Death Comes For The Poets is an unliterary book with a highly literary subject. It’s usually done the other way around: exquisite quodrilogies about American car salesmen; towering works about bored wives in French villages. Here we have a thriller, but one written by two eminent contemporary poets in which poets are murdered in correspondent ways to their work. A man who wrote a collection called Stray gets torn apart by dogs. A womaniser who writes about oceans gets lured to his watery death by a beautiful woman. Is the murderer jealous of these poets’ reputations? or is somebody trying to create much needed publicity for the art? Luckily, there is a suitably well-read sleuth on hand – Victor Priest: celebrity art detective, expert on literary forgeries and poet manqué. While investigating these murders he also finds the time to acquire lost Kafka manuscripts and a translation of Dante by T.S. Eliot. Other props of the genre are similarly versified: even the creepy parrot knows a bit of Heinrich Heine.
As is the case with contemporary poetry, the audience for this novel will predominantly be people who write contemporary poetry. If you’re one of these you may recognise the character types: the pentameter stickler; the jaunty stoner; the dour, one-time activist; the vivacious woman who the previous types respect; the new-agey woman they don’t; the ‘regional’ poet. In keeping with satiric traditions, names are fully loaded – Damian Krapp, Amelia Quirk and Melinda (‘Miss’) Speling. Then there are the gossipy gripes: the rivalries and bad food at residential courses; rejection letters; Arts Council bureaucracy and jargon (‘traditional traditions,’ ‘new media,’); there being no such thing as free verse…
The collaborative authorship could have been problematic for continuity but characters rarely live long enough to need to be consistent. A new poet is the focus of every other chapter and will most likely be dead by the end of it. There are some wonderful observations: Fergus Diver, multi-prizewinning heavyweight, food critic for the Observer and first to die, worries after a poetry reading that ‘if he wasn’t careful, [he’d] end up paying for his drink.’ The book is very funny indeed, but it will undoubtedly be funniest for poets.
The first and cleverest in-joke is tucked into the dedication, which is to the memory of hoax poet Ern Malley. Malley was invented by two young sceptics to dupe the editor of an Australian modernist poetry magazine. They wrote Malley’s body of work in one day using a concise Shakespeare, words selected randomly from a dictionary and a book of bad rhymes. The editor, Max Harris, hailed Malley as a genius, and when the hoax was outed and his magazine folded he nonetheless insisted that it made no difference to the quality of the work. The hoaxers had opened themselves up to inspiration and inadvertently produced a masterpiece. Poets such as John Ashbery have since championed Malley’s poetry. To read his cycle The Darkening Ecliptic (yes, I know) is to see moments of brilliance skilfully spoiled. There is a hilarious, initiated sort of pleasure to be had in recognising where and why they are bad, but what is most amusing is the fact they are near misses of Modernism.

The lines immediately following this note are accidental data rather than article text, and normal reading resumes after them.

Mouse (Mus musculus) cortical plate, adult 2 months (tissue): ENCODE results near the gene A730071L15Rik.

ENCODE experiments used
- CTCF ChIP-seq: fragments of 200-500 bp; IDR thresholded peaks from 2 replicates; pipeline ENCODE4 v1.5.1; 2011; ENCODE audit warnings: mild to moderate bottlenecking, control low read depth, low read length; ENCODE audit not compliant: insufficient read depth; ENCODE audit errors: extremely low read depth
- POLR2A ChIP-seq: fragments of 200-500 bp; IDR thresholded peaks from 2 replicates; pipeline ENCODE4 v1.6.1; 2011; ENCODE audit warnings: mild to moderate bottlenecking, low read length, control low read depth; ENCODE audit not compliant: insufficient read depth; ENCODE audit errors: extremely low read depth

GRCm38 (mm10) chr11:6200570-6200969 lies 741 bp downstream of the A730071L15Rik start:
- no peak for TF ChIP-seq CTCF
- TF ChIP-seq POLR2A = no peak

Malley makes further cameos in Death Comes For The Poets: he shakes hands with one of the murdered poets in a framed photograph, there is a prize named after him, and his spirit hovers over the talented badness of the characters’ own poetry, which appears intermittently throughout the text and in an appendix. These pitch-perfect travesties are the best thing in the book. Sometimes they’re almost great, but voided by a single perfectly placed adverb or tasteless inversion of syntax; sometimes they’re outrageously bad from start to finish.
The prose is also self-consciously tacky, but it’s difficult to gauge the extent it wants to be bad. It must be a relief for these poets, whose job is to squeeze the last drop of sense from every word, to be working in a medium which theoretically isn’t as fastidious. The book becomes a holiday from consideredness. Fingers ‘drum’ on steering wheels; people ‘rummage’ in cupboards; a character’s voice ‘held an ironic inflection.’
But, as the authors prove with their pastiches of contemporary poetry, effective parody is down to formal understanding. Because they don’t trust the medium of prose, or want to master it, they can rarely make it behave exactly as they want. The dialogue is most revealing, which is sometimes pleasingly mannered (‘Did you see von Zitzewitz’s latest haiku in The Independent?’ / ‘Saw it, Laurie. Just didn’t have time to read it all.’) but more often remains cosy filler (‘Would you like an Armagnac, Van? This is a 1954 vintage?’/ ‘You know me, Victor. Pour away’).
Depending on the reader, the book has the ability to spoil its own secrets. If you’ve the most rudimentary knowledge of Shakespeare you won’t be able to help ‘getting’ one of the twists before the second of about thirteen murders has been committed. The literary reader, who is traditionally supposed to be less bothered about surprises, may therefore be pleased with the book’s flippancy. If you prefer thrillers and don’t know Shakespeare, then the twist might not be spoiled for you and you can enjoy your surprises. But then, who’d read a murder mystery about contemporary poets if they didn’t read poetry?
Death Comes For The Poets by Matthew Sweeney and John Hartley Williams is published by Muswell Press at £12
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